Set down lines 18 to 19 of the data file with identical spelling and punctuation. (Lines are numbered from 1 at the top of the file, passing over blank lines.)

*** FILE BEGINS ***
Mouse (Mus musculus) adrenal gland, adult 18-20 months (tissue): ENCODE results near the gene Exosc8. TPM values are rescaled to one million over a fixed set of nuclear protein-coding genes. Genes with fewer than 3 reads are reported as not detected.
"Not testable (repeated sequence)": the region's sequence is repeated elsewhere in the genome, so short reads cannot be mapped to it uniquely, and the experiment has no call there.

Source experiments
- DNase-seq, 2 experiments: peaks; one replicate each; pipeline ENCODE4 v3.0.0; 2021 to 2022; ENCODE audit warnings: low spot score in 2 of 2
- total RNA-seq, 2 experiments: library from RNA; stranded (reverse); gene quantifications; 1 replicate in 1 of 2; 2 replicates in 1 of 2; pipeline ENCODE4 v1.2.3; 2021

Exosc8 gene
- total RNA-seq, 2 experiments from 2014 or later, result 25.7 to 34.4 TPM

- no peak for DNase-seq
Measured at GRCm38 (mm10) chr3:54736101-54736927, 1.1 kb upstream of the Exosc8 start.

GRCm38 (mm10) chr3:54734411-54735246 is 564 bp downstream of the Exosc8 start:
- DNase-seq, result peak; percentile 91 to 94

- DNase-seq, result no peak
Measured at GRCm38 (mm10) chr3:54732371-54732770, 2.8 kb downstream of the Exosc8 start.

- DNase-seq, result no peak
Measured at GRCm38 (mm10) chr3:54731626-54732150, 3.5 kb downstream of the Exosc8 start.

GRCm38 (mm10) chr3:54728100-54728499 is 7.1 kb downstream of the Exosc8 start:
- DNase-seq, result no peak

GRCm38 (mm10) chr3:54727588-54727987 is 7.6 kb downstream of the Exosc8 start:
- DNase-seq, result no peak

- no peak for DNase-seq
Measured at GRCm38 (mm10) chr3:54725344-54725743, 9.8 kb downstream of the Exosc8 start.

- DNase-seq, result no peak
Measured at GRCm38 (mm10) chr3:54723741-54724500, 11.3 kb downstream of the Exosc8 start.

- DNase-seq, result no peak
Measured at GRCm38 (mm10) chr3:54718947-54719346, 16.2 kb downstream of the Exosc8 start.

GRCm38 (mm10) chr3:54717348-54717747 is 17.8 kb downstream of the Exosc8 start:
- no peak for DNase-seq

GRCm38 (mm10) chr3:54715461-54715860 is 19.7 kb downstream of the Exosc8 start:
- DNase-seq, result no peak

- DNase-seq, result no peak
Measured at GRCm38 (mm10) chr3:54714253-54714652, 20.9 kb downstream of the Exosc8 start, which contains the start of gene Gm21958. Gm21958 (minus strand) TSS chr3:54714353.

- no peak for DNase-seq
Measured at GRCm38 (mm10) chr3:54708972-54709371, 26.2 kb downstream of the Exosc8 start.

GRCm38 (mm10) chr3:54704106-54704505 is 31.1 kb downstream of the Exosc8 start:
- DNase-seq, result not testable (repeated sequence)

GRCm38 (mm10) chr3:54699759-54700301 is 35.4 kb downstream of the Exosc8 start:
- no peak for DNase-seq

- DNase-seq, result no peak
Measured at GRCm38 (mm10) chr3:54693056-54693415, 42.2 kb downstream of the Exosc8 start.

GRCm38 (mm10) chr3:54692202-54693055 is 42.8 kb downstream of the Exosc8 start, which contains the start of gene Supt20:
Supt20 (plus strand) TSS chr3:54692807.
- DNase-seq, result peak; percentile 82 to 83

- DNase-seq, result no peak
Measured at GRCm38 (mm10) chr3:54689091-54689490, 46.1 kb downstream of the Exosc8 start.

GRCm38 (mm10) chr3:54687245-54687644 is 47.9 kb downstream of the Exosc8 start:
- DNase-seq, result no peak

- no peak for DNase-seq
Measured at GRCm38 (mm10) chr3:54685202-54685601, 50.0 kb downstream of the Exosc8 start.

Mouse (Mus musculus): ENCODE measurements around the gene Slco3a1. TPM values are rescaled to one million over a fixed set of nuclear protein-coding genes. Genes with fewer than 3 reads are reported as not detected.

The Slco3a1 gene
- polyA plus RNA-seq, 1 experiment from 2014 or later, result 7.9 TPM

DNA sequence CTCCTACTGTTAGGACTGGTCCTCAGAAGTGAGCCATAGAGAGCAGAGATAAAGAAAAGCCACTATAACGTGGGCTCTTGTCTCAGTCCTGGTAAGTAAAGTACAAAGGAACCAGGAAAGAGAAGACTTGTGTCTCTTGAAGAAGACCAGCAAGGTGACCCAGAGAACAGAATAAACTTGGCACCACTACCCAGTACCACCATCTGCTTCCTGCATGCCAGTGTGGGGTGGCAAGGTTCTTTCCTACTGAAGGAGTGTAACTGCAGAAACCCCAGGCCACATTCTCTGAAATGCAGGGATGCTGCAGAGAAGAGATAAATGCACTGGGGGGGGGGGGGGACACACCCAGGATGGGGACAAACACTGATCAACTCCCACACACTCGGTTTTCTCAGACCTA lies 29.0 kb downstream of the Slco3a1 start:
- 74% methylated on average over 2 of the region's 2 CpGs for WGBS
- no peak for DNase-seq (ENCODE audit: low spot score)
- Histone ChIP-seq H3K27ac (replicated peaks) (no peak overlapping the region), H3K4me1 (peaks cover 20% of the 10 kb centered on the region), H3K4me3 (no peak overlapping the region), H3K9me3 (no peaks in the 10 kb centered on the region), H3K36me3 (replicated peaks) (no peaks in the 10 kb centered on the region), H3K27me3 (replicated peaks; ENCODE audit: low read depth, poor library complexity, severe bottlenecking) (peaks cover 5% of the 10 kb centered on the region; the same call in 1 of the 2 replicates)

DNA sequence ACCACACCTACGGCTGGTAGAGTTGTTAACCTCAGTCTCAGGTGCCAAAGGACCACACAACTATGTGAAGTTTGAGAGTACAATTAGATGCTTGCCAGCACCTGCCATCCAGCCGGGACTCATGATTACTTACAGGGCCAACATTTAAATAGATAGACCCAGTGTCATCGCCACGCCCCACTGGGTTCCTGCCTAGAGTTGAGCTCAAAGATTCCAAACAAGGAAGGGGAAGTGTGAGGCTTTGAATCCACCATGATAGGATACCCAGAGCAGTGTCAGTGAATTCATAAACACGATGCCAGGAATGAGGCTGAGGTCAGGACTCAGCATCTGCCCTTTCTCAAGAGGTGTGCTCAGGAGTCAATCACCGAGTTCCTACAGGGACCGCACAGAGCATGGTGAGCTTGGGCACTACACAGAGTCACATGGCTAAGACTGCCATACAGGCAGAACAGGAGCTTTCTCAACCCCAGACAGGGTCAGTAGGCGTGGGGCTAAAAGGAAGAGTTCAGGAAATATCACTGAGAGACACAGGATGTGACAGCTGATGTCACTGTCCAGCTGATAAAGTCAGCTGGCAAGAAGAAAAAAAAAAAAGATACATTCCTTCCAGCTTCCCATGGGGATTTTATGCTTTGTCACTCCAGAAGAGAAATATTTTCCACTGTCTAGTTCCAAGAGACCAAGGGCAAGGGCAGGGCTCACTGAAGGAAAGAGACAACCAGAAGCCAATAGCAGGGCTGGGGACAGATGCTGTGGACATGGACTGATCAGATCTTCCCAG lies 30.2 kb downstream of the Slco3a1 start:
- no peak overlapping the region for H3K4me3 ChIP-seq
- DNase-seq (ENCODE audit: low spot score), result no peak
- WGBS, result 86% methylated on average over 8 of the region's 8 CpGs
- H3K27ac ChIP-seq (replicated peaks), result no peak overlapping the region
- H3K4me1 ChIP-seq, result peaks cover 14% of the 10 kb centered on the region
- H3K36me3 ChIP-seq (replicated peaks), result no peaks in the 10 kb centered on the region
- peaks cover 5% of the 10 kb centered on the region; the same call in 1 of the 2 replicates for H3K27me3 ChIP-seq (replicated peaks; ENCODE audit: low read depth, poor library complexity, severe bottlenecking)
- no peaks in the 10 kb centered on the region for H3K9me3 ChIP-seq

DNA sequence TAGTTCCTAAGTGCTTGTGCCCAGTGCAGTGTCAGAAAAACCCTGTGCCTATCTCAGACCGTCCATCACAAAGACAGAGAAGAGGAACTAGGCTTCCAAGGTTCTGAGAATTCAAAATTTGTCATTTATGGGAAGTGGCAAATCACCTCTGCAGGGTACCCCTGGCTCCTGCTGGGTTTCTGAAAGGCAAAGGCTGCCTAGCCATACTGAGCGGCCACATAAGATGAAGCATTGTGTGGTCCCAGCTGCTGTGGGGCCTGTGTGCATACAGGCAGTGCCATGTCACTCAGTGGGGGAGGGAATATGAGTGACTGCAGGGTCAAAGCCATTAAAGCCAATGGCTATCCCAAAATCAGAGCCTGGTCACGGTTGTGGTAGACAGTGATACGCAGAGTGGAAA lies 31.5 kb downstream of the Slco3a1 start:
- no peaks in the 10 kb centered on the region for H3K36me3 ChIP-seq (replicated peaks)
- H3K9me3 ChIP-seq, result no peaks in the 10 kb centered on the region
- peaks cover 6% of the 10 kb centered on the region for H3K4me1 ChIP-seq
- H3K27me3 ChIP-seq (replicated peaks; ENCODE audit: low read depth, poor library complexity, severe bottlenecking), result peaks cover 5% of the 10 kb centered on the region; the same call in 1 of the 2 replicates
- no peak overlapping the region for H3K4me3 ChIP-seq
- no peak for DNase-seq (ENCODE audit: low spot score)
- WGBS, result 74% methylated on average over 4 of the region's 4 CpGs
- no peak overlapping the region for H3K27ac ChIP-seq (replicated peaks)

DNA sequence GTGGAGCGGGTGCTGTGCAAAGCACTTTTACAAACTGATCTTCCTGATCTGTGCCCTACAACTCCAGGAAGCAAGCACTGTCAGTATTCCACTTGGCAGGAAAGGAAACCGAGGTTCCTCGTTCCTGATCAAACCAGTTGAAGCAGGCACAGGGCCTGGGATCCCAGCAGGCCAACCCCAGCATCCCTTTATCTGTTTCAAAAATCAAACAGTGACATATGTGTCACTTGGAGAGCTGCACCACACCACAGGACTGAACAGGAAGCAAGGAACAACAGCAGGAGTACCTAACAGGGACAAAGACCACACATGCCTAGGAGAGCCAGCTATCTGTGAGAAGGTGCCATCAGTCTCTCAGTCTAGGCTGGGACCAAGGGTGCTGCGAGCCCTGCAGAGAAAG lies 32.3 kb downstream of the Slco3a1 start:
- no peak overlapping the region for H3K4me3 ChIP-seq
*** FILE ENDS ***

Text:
GRCm38 (mm10) chr3:54727588-54727987 is 7.6 kb downstream of the Exosc8 start:
- DNase-seq, result no peak